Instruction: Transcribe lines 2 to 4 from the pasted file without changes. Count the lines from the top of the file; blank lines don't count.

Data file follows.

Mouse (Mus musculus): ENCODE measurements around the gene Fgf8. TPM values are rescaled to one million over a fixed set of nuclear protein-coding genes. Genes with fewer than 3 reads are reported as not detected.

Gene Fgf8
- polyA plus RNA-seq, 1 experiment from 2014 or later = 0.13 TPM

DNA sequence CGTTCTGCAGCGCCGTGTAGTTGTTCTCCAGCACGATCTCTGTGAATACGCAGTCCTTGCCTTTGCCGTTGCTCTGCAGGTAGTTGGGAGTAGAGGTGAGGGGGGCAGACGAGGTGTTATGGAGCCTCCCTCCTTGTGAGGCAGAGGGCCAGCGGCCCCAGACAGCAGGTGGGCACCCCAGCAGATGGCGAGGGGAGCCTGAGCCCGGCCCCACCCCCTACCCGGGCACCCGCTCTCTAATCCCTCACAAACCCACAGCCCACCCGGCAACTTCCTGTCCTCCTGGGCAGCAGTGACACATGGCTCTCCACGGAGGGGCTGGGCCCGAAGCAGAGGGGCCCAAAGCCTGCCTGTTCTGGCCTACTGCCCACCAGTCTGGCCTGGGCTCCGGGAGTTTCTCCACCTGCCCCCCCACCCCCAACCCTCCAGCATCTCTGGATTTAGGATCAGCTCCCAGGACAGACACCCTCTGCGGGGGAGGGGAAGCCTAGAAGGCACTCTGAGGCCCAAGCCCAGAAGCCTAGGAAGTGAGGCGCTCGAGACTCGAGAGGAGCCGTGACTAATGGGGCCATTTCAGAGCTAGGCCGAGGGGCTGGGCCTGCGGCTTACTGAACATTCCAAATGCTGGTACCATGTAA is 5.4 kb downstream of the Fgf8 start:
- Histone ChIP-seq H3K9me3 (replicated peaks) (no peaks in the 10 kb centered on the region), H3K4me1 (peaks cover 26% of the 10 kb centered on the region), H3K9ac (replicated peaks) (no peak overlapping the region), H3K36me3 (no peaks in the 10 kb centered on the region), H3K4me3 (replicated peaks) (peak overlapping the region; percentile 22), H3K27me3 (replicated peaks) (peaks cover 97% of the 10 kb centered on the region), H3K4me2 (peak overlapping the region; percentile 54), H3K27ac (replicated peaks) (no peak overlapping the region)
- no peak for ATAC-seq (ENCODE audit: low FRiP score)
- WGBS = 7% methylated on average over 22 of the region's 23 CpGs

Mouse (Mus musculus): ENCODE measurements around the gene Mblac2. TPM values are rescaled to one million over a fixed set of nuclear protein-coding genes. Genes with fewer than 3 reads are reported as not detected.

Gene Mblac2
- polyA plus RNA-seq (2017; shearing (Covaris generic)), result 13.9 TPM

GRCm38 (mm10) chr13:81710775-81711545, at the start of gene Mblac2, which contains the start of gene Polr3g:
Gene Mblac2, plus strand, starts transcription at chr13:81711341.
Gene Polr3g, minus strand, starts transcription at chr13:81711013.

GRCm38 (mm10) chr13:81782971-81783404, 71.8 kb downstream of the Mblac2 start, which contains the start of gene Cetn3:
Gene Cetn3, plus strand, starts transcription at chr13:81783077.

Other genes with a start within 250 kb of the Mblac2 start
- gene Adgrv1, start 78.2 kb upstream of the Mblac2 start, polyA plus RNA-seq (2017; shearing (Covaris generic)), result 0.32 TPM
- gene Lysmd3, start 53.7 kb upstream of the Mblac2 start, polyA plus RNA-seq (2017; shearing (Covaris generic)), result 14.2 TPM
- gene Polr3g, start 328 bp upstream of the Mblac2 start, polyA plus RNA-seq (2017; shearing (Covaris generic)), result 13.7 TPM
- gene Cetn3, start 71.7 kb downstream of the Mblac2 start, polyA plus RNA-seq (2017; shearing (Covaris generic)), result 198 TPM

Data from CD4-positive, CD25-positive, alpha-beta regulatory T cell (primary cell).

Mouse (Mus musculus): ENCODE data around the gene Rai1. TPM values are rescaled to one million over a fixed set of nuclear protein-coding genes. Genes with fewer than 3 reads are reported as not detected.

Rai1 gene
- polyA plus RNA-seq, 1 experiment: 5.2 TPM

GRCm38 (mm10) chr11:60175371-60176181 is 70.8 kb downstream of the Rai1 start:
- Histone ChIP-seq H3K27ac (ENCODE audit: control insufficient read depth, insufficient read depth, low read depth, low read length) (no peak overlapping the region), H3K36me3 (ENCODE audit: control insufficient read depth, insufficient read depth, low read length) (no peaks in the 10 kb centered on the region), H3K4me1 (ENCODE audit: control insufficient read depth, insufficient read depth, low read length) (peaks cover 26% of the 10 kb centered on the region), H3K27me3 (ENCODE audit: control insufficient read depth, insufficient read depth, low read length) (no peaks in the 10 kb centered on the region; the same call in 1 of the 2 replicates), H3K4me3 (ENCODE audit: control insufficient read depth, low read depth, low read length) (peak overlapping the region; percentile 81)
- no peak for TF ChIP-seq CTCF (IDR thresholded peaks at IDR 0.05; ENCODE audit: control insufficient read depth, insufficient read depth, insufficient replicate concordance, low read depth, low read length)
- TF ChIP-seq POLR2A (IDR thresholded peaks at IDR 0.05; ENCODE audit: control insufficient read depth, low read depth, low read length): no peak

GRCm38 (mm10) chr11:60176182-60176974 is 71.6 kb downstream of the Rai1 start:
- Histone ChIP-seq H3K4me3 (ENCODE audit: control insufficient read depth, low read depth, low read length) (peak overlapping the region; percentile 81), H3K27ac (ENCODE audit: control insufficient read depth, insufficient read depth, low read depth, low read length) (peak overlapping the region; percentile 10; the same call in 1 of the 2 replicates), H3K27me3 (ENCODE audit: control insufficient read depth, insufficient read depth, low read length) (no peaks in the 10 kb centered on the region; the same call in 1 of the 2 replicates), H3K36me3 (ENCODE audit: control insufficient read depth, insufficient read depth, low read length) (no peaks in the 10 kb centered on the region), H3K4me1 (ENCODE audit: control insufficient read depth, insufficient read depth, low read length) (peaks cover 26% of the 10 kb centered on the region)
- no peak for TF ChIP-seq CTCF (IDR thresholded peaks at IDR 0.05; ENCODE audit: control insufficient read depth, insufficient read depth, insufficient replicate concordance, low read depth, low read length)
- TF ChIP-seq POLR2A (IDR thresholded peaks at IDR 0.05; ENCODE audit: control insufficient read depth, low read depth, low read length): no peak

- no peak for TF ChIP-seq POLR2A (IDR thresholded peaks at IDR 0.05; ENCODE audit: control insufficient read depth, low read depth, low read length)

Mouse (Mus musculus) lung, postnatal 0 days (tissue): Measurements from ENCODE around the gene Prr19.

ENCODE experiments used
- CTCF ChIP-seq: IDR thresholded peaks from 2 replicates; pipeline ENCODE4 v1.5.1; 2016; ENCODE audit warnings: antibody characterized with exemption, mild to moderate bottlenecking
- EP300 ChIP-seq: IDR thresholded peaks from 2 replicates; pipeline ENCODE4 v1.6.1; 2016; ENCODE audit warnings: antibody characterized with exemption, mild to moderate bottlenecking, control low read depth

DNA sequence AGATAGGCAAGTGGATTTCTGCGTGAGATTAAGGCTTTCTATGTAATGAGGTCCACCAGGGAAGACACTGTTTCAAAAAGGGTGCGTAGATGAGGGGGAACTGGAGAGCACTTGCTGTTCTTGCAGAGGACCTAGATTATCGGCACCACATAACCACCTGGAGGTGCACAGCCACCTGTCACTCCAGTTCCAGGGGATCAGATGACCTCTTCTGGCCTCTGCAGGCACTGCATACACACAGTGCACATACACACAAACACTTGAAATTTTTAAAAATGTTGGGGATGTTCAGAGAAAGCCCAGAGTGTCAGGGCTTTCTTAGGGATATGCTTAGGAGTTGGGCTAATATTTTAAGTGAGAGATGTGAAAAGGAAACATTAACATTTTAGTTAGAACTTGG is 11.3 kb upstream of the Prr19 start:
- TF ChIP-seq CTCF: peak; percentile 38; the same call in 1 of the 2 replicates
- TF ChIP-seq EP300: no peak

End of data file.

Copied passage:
Gene Fgf8
- polyA plus RNA-seq, 1 experiment from 2014 or later = 0.13 TPM

DNA sequence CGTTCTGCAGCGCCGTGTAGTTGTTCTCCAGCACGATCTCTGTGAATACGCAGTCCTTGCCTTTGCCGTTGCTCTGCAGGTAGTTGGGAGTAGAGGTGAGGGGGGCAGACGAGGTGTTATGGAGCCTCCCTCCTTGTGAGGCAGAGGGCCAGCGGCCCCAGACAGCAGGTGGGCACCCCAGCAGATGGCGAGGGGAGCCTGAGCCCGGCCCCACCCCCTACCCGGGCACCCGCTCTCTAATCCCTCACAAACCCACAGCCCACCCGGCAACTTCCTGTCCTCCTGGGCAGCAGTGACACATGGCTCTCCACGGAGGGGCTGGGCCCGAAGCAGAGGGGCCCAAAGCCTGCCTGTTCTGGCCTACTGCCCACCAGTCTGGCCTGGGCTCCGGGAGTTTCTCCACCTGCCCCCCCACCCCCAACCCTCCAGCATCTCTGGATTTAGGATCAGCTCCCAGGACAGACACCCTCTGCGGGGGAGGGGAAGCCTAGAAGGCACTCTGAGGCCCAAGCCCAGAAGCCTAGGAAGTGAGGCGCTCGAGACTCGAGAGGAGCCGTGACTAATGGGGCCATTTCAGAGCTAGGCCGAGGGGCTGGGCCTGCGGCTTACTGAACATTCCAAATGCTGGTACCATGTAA is 5.4 kb downstream of the Fgf8 start: